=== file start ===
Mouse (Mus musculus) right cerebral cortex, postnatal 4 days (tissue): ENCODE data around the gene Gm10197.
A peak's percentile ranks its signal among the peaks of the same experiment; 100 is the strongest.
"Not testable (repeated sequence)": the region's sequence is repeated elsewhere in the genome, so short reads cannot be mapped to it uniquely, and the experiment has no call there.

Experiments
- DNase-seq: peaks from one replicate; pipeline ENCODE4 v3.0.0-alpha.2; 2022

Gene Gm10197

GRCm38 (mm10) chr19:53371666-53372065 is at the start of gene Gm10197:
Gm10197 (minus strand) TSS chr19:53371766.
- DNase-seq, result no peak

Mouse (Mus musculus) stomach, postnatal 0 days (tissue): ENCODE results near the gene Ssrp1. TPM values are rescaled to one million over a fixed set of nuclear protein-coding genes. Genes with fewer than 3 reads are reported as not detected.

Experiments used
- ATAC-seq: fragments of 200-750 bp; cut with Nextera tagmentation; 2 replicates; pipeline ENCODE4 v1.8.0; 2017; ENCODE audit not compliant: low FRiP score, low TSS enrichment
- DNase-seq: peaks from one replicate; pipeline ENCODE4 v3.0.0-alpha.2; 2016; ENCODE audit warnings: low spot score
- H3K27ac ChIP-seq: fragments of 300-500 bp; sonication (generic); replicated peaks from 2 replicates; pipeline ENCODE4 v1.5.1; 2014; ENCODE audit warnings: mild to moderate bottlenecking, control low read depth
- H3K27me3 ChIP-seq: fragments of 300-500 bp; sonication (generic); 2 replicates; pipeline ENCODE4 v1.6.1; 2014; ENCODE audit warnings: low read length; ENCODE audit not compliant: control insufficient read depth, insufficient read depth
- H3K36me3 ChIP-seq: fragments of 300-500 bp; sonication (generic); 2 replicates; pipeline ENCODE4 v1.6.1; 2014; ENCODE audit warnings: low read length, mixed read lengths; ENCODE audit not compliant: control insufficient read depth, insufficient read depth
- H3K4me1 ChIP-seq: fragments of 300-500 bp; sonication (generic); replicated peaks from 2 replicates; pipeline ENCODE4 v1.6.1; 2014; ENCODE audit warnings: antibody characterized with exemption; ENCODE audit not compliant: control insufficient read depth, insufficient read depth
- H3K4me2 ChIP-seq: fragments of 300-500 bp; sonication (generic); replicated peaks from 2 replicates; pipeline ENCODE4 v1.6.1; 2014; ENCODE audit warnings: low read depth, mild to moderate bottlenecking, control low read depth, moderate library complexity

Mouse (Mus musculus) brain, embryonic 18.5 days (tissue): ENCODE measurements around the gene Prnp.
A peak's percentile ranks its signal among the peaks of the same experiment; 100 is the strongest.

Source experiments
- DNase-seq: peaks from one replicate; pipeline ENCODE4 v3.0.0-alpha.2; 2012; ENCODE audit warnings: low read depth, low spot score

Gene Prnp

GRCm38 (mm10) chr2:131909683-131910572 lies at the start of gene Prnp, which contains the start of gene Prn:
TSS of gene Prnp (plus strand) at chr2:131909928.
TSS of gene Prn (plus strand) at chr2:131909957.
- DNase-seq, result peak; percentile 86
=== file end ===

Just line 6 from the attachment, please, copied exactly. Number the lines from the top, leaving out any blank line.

Gene Gm10197